In a conference room at the Coast Plaza Hotel on Sept 6, a group of excited lesbians, mainly in their 70s, share their experiences with several queer women under 30.
It’s the third day of the 10th annual BOLD Old(er) Lesbian and Dykes Conference in Vancouver, and these women have come together for an intergenerational dialogue.
“Women are invisible, lesbians are invisible, older people are invisible, and I wasn’t ready for that,” one participant says.
Some of the older women in the workshop express concern about the apparent loss of women-only spaces, lamenting that younger lesbians and queer women don’t seem to think such spaces are important.
One space cited is the Michigan Womyn’s Festival, which, in another workshop, other BOLDFest participants are sharing memories of attending. That workshop’s presenter, Lyn Davis, says women are losing interest in and enthusiasm for the festival and offers ideas on how to encourage support and attendance.
The conversation in the intergenerational workshop debates the possibility of reconciling the reduction of women-only spaces with an expanded social discourse on gender and sexuality that’s meant to be more accessible and inclusive of a variety of identities.
Some of the older women say that their identity as lesbians is extremely important, especially since many of them came out during the women’s movement in the 1960s and ’70s. Some of the younger women seem to relate to this, but to many the word lesbian refers more to a space that they move within rather than a complete identity. The conversation pauses every so often to discuss new terms and how the younger women define the word queer.
Nadine Boulay, one of the younger participants who also facilitated the intergenerational workshop last year, says her favourite part of the workshop is bridging the gap between older women who may not be aware of younger women’s activism. “Having a chance to acknowledge that the work that we’re doing is connected to the work that they’ve done, and being able to make that connection, helps to challenge some of those divisions,” she says.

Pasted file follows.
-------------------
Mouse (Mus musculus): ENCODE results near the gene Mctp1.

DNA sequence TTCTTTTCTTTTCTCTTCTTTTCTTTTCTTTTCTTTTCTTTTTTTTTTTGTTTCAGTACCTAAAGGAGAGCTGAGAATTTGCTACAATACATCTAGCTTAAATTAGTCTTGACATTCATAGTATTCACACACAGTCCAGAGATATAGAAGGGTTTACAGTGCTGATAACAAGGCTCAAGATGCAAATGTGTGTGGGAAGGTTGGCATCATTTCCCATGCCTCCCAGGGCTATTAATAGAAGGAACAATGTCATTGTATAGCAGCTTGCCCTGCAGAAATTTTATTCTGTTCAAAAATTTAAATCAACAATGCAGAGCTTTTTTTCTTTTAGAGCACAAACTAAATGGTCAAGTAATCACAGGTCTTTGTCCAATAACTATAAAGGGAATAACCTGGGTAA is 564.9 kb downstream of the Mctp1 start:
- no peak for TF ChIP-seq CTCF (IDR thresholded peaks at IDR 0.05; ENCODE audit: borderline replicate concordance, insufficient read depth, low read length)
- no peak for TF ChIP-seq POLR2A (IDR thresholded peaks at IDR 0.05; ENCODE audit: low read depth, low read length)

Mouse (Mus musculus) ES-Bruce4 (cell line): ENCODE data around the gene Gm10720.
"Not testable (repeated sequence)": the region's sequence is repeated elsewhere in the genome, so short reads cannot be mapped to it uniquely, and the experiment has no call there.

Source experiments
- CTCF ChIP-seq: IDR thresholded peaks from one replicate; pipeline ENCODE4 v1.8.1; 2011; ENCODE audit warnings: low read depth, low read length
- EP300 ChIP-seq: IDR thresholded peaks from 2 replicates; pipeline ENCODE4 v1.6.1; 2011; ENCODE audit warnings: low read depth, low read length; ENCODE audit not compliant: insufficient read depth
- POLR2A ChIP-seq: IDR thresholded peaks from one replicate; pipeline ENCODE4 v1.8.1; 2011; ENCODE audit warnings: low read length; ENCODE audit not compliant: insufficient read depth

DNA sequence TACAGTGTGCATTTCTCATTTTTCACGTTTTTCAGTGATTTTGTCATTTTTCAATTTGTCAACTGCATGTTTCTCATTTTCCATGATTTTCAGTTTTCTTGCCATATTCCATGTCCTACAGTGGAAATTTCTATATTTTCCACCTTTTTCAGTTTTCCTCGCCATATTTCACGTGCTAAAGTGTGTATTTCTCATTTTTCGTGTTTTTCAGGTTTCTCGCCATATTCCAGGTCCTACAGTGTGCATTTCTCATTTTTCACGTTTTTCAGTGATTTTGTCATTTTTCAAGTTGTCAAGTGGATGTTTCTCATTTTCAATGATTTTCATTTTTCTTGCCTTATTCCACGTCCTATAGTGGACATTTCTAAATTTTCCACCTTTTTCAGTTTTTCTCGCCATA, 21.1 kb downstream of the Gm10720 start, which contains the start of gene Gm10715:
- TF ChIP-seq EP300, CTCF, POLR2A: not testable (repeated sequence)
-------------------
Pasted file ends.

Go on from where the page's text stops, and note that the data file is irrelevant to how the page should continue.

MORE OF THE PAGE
Despite some differences in their perspectives, participants of all ages agree that both lesbian and queer identities can be synonymous with being a “process junkie” and that both sexualities tend to produce a “processing wonderland.”
Another kind of wonderland is offered a few rooms up, where a private third workshop explores the art of seduction. “Margaret Mann did a wonderful workshop on sex and older women. She did a wonderful job of getting women to talk about very personal issues,” first-time BOLDFest attendee Catherine Carter later tells Xtra.
To mark its 10th anniversary, BOLDFest featured a variety of workshops (including one on writing your own obituary), a reception, a dance, some dragon boating, film screenings, a concert and a retrospective of the festival’s first decade.
BOLDFest founder Pat Hogan says she would like to see the festival’s momentum carry over into year-round activist work and possibly a retreat.
Co-organizer Claire Robson says the highlight for her this year was the woman who came out just two weeks before the festival and publicly shared her story. “In front of 120 people she told her story — how she went to Little Sister’s for the first time, how she was married for 36 years, how her roommate had signed her up for the conference,” Robson says. “She told us that she’s never felt more feminine, more free or more bold.”